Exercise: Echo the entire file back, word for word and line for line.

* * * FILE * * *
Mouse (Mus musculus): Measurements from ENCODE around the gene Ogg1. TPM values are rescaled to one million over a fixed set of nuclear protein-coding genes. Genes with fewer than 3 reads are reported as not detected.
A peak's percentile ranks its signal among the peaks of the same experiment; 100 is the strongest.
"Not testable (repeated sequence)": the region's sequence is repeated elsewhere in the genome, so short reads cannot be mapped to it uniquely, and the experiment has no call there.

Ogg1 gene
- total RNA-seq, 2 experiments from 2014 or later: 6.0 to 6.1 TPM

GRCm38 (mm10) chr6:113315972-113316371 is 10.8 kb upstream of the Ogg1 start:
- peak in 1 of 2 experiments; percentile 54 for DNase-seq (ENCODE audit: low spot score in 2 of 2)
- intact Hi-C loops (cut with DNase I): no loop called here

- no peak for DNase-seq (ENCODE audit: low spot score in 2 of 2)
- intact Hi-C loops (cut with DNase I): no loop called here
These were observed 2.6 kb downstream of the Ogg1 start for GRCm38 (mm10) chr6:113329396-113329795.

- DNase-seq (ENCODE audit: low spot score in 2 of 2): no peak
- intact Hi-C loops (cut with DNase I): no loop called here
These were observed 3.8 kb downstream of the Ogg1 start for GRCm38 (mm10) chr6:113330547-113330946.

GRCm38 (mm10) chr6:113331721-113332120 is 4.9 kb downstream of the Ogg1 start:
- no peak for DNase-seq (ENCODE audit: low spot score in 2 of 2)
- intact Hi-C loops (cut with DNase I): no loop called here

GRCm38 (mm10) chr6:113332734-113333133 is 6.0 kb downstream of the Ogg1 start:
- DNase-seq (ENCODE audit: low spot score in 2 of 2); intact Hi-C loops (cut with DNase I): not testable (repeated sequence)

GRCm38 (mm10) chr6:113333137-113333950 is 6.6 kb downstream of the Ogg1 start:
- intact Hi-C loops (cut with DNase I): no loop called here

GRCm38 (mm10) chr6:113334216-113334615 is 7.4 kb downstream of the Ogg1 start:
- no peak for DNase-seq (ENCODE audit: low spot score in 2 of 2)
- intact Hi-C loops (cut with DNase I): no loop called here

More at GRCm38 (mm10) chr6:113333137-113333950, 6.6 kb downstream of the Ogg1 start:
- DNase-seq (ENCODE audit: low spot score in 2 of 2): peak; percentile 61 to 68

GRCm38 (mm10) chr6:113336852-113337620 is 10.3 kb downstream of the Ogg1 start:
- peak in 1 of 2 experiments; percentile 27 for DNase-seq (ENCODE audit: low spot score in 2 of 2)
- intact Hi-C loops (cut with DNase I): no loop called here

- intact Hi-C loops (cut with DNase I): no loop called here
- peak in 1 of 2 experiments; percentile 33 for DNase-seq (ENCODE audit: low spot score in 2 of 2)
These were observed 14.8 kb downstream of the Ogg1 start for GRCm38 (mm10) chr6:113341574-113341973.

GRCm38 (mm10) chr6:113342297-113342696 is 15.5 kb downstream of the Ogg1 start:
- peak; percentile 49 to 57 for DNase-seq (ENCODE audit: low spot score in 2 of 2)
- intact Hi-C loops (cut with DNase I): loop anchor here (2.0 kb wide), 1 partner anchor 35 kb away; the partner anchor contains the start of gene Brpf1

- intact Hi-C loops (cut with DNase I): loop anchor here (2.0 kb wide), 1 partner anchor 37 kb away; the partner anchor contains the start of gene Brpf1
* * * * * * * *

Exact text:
Mouse (Mus musculus): Measurements from ENCODE around the gene Ogg1. TPM values are rescaled to one million over a fixed set of nuclear protein-coding genes. Genes with fewer than 3 reads are reported as not detected.
A peak's percentile ranks its signal among the peaks of the same experiment; 100 is the strongest.
"Not testable (repeated sequence)": the region's sequence is repeated elsewhere in the genome, so short reads cannot be mapped to it uniquely, and the experiment has no call there.

Ogg1 gene
- total RNA-seq, 2 experiments from 2014 or later: 6.0 to 6.1 TPM

GRCm38 (mm10) chr6:113315972-113316371 is 10.8 kb upstream of the Ogg1 start:
- peak in 1 of 2 experiments; percentile 54 for DNase-seq (ENCODE audit: low spot score in 2 of 2)
- intact Hi-C loops (cut with DNase I): no loop called here

- no peak for DNase-seq (ENCODE audit: low spot score in 2 of 2)
- intact Hi-C loops (cut with DNase I): no loop called here
These were observed 2.6 kb downstream of the Ogg1 start for GRCm38 (mm10) chr6:113329396-113329795.

- DNase-seq (ENCODE audit: low spot score in 2 of 2): no peak
- intact Hi-C loops (cut with DNase I): no loop called here
These were observed 3.8 kb downstream of the Ogg1 start for GRCm38 (mm10) chr6:113330547-113330946.

GRCm38 (mm10) chr6:113331721-113332120 is 4.9 kb downstream of the Ogg1 start:
- no peak for DNase-seq (ENCODE audit: low spot score in 2 of 2)
- intact Hi-C loops (cut with DNase I): no loop called here

GRCm38 (mm10) chr6:113332734-113333133 is 6.0 kb downstream of the Ogg1 start:
- DNase-seq (ENCODE audit: low spot score in 2 of 2); intact Hi-C loops (cut with DNase I): not testable (repeated sequence)

GRCm38 (mm10) chr6:113333137-113333950 is 6.6 kb downstream of the Ogg1 start:
- intact Hi-C loops (cut with DNase I): no loop called here

GRCm38 (mm10) chr6:113334216-113334615 is 7.4 kb downstream of the Ogg1 start:
- no peak for DNase-seq (ENCODE audit: low spot score in 2 of 2)
- intact Hi-C loops (cut with DNase I): no loop called here

More at GRCm38 (mm10) chr6:113333137-113333950, 6.6 kb downstream of the Ogg1 start:
- DNase-seq (ENCODE audit: low spot score in 2 of 2): peak; percentile 61 to 68

GRCm38 (mm10) chr6:113336852-113337620 is 10.3 kb downstream of the Ogg1 start:
- peak in 1 of 2 experiments; percentile 27 for DNase-seq (ENCODE audit: low spot score in 2 of 2)
- intact Hi-C loops (cut with DNase I): no loop called here

- intact Hi-C loops (cut with DNase I): no loop called here
- peak in 1 of 2 experiments; percentile 33 for DNase-seq (ENCODE audit: low spot score in 2 of 2)
These were observed 14.8 kb downstream of the Ogg1 start for GRCm38 (mm10) chr6:113341574-113341973.

GRCm38 (mm10) chr6:113342297-113342696 is 15.5 kb downstream of the Ogg1 start:
- peak; percentile 49 to 57 for DNase-seq (ENCODE audit: low spot score in 2 of 2)
- intact Hi-C loops (cut with DNase I): loop anchor here (2.0 kb wide), 1 partner anchor 35 kb away; the partner anchor contains the start of gene Brpf1

- intact Hi-C loops (cut with DNase I): loop anchor here (2.0 kb wide), 1 partner anchor 37 kb away; the partner anchor contains the start of gene Brpf1